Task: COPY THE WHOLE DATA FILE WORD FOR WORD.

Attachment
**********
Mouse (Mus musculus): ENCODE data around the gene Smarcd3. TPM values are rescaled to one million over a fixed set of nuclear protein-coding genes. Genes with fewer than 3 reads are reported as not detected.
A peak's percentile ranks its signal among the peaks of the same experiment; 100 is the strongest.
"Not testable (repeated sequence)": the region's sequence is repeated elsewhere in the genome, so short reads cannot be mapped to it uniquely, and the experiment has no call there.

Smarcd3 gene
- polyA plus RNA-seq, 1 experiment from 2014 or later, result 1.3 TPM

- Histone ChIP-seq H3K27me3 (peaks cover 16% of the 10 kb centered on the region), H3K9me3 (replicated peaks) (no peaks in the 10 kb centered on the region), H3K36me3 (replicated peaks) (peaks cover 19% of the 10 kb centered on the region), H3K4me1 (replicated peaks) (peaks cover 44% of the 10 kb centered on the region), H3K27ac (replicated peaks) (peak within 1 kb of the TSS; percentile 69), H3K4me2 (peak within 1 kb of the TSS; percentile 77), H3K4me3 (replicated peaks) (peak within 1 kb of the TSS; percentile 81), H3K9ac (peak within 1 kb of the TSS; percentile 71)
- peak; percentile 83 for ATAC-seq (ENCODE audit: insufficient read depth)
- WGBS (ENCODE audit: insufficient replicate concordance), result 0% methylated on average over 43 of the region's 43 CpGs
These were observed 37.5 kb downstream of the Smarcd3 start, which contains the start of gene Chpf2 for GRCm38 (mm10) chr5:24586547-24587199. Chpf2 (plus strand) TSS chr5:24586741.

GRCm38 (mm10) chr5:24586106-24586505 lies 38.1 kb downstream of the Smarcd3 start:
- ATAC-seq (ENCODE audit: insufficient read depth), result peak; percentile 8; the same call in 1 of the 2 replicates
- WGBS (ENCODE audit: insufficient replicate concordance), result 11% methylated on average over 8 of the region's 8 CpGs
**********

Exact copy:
Mouse (Mus musculus): ENCODE data around the gene Smarcd3. TPM values are rescaled to one million over a fixed set of nuclear protein-coding genes. Genes with fewer than 3 reads are reported as not detected.
A peak's percentile ranks its signal among the peaks of the same experiment; 100 is the strongest.
"Not testable (repeated sequence)": the region's sequence is repeated elsewhere in the genome, so short reads cannot be mapped to it uniquely, and the experiment has no call there.

Smarcd3 gene
- polyA plus RNA-seq, 1 experiment from 2014 or later, result 1.3 TPM

- Histone ChIP-seq H3K27me3 (peaks cover 16% of the 10 kb centered on the region), H3K9me3 (replicated peaks) (no peaks in the 10 kb centered on the region), H3K36me3 (replicated peaks) (peaks cover 19% of the 10 kb centered on the region), H3K4me1 (replicated peaks) (peaks cover 44% of the 10 kb centered on the region), H3K27ac (replicated peaks) (peak within 1 kb of the TSS; percentile 69), H3K4me2 (peak within 1 kb of the TSS; percentile 77), H3K4me3 (replicated peaks) (peak within 1 kb of the TSS; percentile 81), H3K9ac (peak within 1 kb of the TSS; percentile 71)
- peak; percentile 83 for ATAC-seq (ENCODE audit: insufficient read depth)
- WGBS (ENCODE audit: insufficient replicate concordance), result 0% methylated on average over 43 of the region's 43 CpGs
These were observed 37.5 kb downstream of the Smarcd3 start, which contains the start of gene Chpf2 for GRCm38 (mm10) chr5:24586547-24587199. Chpf2 (plus strand) TSS chr5:24586741.

GRCm38 (mm10) chr5:24586106-24586505 lies 38.1 kb downstream of the Smarcd3 start:
- ATAC-seq (ENCODE audit: insufficient read depth), result peak; percentile 8; the same call in 1 of the 2 replicates
- WGBS (ENCODE audit: insufficient replicate concordance), result 11% methylated on average over 8 of the region's 8 CpGs